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EEG biomarkers of language and literacy abilities in minimally verbal children with ASD

Los Angeles
State/Province Full: 
United States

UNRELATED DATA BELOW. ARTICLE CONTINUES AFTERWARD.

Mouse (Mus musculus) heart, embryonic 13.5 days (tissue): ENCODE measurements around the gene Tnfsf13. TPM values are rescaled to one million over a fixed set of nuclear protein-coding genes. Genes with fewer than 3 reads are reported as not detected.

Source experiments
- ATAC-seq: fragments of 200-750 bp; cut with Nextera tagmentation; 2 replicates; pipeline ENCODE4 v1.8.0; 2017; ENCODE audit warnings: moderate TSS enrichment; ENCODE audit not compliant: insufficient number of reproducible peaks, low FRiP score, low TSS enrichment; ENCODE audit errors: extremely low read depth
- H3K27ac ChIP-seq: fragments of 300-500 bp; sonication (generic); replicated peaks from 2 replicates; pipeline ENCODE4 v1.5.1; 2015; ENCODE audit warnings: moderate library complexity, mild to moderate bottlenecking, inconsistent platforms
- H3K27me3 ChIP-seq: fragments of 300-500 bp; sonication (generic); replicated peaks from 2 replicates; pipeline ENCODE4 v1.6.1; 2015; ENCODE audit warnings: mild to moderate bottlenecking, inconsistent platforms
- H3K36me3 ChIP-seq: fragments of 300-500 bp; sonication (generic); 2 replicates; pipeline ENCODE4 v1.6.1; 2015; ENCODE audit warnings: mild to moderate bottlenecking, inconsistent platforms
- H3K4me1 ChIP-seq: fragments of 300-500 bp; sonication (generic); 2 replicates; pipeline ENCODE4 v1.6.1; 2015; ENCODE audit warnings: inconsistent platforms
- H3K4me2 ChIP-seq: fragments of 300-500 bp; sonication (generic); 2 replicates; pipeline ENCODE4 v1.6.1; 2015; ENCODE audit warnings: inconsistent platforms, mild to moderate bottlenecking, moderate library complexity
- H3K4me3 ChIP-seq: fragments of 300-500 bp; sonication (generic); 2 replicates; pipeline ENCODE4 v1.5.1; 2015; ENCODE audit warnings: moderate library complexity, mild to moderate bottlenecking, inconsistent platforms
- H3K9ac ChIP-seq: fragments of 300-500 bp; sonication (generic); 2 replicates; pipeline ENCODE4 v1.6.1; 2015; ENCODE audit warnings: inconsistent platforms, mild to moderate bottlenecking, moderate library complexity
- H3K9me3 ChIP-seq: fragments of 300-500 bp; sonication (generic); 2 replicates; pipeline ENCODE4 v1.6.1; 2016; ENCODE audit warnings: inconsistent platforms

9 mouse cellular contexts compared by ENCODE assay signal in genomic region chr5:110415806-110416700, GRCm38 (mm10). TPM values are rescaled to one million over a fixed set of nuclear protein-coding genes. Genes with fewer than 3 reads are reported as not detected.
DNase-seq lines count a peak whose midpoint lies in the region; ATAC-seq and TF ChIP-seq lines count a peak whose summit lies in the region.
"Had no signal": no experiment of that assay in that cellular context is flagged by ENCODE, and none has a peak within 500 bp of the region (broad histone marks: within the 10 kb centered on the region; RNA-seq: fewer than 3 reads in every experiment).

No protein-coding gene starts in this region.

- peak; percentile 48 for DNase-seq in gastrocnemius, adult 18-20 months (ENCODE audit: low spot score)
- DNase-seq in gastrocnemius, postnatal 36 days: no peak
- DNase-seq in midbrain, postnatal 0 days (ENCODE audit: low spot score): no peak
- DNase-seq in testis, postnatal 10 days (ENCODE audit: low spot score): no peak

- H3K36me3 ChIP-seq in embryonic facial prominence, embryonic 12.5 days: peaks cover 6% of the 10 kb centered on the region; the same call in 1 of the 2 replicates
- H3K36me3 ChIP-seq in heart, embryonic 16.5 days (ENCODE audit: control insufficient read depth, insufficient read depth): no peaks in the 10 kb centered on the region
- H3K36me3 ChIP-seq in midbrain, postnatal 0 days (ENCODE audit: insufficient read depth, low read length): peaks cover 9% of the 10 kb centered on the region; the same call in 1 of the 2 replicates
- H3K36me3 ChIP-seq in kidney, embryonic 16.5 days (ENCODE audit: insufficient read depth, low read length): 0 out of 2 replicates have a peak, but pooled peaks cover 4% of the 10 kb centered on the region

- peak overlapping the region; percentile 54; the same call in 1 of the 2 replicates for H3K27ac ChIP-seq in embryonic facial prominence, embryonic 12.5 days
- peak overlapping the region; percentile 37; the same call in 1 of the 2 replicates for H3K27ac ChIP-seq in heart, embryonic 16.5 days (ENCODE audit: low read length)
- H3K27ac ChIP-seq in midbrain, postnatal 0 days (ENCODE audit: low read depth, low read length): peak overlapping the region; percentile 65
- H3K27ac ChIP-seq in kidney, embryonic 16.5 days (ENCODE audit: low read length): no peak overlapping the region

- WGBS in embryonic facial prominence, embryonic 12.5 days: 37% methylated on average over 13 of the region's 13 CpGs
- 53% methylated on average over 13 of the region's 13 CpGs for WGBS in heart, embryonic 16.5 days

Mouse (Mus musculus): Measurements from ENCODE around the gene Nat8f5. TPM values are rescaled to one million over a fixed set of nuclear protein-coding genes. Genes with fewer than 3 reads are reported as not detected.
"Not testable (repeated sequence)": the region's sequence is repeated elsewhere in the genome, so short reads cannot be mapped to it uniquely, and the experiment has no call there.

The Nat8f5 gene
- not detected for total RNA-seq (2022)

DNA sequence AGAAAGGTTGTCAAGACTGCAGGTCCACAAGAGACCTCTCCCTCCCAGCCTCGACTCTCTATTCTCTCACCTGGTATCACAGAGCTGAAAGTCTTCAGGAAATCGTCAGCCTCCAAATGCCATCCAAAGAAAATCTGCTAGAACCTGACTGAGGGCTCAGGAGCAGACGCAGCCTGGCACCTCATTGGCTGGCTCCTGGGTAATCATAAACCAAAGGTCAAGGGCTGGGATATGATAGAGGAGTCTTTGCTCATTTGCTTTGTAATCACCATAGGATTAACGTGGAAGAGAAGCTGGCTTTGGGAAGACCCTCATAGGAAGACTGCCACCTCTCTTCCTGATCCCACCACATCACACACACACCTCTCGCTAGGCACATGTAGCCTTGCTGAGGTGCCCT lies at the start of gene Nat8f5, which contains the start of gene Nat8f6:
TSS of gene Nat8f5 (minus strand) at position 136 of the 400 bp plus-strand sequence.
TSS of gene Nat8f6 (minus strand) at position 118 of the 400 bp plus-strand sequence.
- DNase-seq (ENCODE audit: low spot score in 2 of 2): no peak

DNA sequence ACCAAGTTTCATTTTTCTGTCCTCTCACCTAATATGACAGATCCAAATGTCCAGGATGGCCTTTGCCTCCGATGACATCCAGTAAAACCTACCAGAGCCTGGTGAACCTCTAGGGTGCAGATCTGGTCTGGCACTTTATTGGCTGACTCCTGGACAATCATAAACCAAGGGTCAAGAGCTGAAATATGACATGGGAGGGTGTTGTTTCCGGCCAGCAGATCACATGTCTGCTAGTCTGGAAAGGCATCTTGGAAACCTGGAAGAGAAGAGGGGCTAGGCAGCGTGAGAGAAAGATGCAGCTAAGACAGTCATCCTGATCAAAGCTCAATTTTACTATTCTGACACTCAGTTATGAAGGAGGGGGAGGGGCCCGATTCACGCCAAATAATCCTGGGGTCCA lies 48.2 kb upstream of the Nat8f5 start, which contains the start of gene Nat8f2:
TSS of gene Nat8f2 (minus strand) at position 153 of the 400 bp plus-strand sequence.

Approximately 30% of children with ASD are minimally verbal past age 5. There is limited information about their understanding of spoken or written language despite anecdotal reports of great heterogeneity in these domains. There are few appropriate behavioral measures of language comprehension for this population, and these measures may not capture a child’s true abilities. This impedes our ability to characterize children’s abilities and target interventions. Biomarkers hold great promise to further our understanding of this population. Biomarkers are objectively measureable indicators of biologic processes that can be used to elucidate an individual’s cognitive state. This study has two aims: 1) Identify electrophysiological (EEG) biomarkers of language and literacy function in minimally verbal children with ASD in order to identify potential subgroups and 2) determine if these biomarkers are related to progress in a communication intervention. Participants will be drawn from an ongoing intervention study with minimally verbal 5-8 year old children with ASD, focused on increasing spoken language and communication with an augmentative and alternative communication device. Discovery of EEG biomarkers of language and literacy function will aid in characterizing minimally verbal children with ASD, predicting outcomes, and targeting interventions. To this end, this study will quantify high-frequency, resting state EEG oscillations as well as event-related potentials (ERPs) during spoken and written lexical knowledge paradigms. High-frequency oscillations have been shown to relate to language function and predict language abilities in typical developing children. Differences in resting EEG have been found in high functioning children with ASD but this has not been investigated in minimally verbal children with ASD. ERP data have been used to document lexical knowledge in patients who cannot respond to behavior assessments (e.g. traumatic brain injury) and hold promise for investigating this domain in minimally verbal children with ASD. These biomarkers will be analyzed in conjunction with behavioral data such as non-verbal IQ, expressive and receptive language in order to identify subgroups that may be related to treatment outcomes.